Volkswagen executive thrown behind bars for 7 years over emissions scandal

The former general manager, Oliver Schmidt, has also been handed a hefty $400,000 fine.

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Volkswagen

A former Volkswagen executive heavily involved in the emissions scandal has been sentenced to 84 months in prison for his actions.

On Wednesday, the US Department of Justice (DoJ) revealed that Oliver Schmidt has been prosecuted by a US federal court in Michigan, by District Judge Sean Cox, for the scandal which tarnished the German automaker's reputation, cost the company billions, and set off a slew of court cases.

The so-called emissions scandal came to light in 2015, when reports surfaced that Volkswagen's "clean diesel" vehicles were anything but.

In order to circumvent pollution and emissions regulations enforced in the US and in other countries, the company installed "defeat devices" in models which produced more than permitted pollution levels.

These devices would ensure the vehicles produced acceptable levels of emissions in laboratory and test conditions, but once on the road, pollution increased -- sometimes up to 30 times higher than US standards allow.

As a result, when the scheme was uncovered, Volkswagen was forced to recall close to 11 million vehicles worldwide for replacement or fixes.

In a statement, the DoJ said Schmidt, the former general manager of the firm's environment and engineering office, will serve seven years behind bars. In addition, the executive must pay a $400,000 fine.

The 48-year-old pleaded guilty on August 4 to one count of conspiracy to defraud the United States, to commit wire fraud and to violate the Clean Air Act, and to one count of violating the Clean Air Act.

"Upon learning of Volkswagen's massive scheme to defraud and mislead US consumers and regulators, Oliver Schmidt chose to join the conspiracy and deceive US regulators," said Acting Assistant Attorney General Cronan. "This case, along with the prior prosecution of the company and another Volkswagen engineer, further demonstrate the Criminal Division's unwavering commitment to hold both corporations and individuals accountable for their wrongdoing."

Schmidt worked with other employees to hoodwink regulators and customers over the true nature of clean diesel vehicles, and after learning of the devices in 2015 met with regulators and continued to push for new models to be released, despite knowing he was failing to reveal the truth.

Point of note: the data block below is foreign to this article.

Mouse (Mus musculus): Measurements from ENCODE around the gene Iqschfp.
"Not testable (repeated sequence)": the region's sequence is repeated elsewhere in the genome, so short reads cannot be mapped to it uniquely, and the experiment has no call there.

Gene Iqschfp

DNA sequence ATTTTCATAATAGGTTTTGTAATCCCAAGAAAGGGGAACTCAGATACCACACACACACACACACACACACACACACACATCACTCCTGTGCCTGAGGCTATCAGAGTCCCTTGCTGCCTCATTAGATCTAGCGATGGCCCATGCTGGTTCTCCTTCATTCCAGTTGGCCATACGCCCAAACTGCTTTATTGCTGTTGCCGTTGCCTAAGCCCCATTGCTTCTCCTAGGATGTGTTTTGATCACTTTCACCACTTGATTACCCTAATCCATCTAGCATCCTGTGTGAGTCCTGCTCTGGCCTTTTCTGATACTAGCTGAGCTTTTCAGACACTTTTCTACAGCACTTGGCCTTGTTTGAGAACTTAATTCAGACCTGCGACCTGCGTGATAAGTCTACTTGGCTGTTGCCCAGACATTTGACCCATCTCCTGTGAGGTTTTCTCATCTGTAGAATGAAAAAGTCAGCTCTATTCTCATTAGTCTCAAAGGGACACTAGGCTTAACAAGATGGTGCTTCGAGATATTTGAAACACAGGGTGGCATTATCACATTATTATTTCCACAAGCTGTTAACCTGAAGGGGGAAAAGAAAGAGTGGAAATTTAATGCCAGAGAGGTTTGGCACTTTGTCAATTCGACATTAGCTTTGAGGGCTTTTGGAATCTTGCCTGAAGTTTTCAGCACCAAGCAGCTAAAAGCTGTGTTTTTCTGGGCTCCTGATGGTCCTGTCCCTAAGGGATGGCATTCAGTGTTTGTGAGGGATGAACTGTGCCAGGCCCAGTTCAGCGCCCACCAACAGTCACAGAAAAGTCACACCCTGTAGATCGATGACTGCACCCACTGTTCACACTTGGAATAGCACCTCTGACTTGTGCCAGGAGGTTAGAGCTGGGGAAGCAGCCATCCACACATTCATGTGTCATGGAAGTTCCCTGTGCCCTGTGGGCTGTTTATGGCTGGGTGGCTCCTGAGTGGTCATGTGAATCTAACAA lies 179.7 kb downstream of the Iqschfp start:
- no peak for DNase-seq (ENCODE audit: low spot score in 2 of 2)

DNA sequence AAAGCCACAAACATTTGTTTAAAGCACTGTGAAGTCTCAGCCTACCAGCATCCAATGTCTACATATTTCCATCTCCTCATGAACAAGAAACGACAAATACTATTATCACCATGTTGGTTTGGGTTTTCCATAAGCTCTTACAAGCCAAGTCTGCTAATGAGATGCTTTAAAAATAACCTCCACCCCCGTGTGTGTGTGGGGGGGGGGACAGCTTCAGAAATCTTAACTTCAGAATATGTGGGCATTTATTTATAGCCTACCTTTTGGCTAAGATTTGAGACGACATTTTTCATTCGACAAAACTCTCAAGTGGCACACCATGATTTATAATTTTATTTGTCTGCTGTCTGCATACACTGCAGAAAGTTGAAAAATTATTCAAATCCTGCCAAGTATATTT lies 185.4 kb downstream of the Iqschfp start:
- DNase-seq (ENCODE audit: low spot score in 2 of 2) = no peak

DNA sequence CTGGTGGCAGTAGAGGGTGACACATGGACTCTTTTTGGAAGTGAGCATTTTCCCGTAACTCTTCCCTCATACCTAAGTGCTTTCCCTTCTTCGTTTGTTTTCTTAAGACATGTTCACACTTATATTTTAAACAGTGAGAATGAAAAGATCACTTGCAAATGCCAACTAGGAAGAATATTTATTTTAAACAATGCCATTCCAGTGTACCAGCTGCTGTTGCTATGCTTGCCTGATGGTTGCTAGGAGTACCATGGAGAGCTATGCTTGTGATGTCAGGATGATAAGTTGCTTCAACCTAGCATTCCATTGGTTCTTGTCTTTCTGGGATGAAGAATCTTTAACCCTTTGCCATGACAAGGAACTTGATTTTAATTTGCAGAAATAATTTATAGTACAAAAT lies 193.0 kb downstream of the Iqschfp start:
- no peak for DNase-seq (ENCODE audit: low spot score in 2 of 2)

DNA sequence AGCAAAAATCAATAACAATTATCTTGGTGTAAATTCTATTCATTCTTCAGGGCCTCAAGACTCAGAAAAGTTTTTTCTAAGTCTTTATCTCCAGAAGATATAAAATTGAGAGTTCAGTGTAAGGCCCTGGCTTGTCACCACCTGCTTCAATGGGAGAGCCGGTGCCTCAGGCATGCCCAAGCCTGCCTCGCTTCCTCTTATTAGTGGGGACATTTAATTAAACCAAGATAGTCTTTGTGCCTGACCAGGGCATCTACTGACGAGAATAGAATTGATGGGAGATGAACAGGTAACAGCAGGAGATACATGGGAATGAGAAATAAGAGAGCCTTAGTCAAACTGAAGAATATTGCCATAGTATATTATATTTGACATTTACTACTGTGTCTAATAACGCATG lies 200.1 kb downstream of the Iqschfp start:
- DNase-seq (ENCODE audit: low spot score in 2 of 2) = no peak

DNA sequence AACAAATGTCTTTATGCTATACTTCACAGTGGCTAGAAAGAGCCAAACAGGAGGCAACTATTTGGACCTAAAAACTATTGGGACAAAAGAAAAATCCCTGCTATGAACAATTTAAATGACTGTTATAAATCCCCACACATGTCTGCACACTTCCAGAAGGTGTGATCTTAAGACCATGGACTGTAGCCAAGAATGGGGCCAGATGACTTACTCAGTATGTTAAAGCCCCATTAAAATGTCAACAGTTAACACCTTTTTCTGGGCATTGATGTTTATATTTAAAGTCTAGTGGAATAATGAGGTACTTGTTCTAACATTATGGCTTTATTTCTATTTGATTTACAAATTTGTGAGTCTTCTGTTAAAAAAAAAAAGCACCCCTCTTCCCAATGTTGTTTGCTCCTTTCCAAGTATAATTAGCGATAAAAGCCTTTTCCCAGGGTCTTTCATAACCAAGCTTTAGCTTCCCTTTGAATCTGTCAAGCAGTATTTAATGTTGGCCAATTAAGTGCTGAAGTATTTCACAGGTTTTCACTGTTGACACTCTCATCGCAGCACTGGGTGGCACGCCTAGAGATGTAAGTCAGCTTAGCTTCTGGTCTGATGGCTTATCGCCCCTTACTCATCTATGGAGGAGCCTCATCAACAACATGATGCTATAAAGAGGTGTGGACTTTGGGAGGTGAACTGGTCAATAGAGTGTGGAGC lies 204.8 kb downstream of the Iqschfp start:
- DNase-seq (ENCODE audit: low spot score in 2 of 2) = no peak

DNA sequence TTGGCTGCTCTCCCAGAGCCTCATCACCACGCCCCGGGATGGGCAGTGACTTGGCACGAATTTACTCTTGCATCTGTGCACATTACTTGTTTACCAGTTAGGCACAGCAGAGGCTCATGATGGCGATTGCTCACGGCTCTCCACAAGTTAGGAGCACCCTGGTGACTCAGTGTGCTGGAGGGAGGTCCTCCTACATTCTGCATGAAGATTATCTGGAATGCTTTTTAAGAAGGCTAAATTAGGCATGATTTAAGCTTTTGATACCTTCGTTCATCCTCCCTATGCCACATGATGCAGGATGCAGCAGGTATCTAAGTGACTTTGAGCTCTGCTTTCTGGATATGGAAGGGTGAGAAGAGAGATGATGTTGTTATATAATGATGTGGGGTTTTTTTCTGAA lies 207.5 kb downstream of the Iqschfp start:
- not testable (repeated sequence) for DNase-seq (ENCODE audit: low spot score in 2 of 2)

"On the instructions of management, Schmidt met with US regulators twice in August 2015 and attempted to obtain approval for the sale of additional VW diesel vehicles without disclosing what he knew was the truth -- that the real reason for the high emissions on the road was that VW had intentionally installed software designed to cheat emissions testing," US prosecutors said.

"Schmidt admitted to participating in discussions with other VW employees in the summer of 2015 on how to coordinate responses to questions from US regulators about VW's diesel vehicles without admitting to the defeat device contained in vehicles," the DoJ added.

A former Volkswagen engineer, James Liang, is already serving time for his role in the scheme. The engineer was sentenced to 40 months in prison and must pay a $200,000 fine after admitting to implementing defeat devices in thousands of Volkswagen vehicles.

Six other Volkswagen executives have been indicted.

Volkswagen itself has pleaded guilty to three charges of felony counts of fraud, obstruction of justice, and selling products through false statements. The company also agreed to a settlement with US regulators worth $4.7 billion.

Previous and related coverage

    Volkswagen pleads guilty to criminal conduct in emissions scandal

    The company has admitted to obstructing justice in an earlier settlement with US prosecutors.

    Volkswagen to pay up to $14.7 billion in US emissions scandal probe

    Customer deceit and circumventing software has cost the automaker dearly -- and the story isn't over.

    Volkswagen: A chain of mistakes and poor mindset led to emissions cheating

    The German automaker says while there is no excuse for stepping over legal boundaries, a bad company mindset was at fault.

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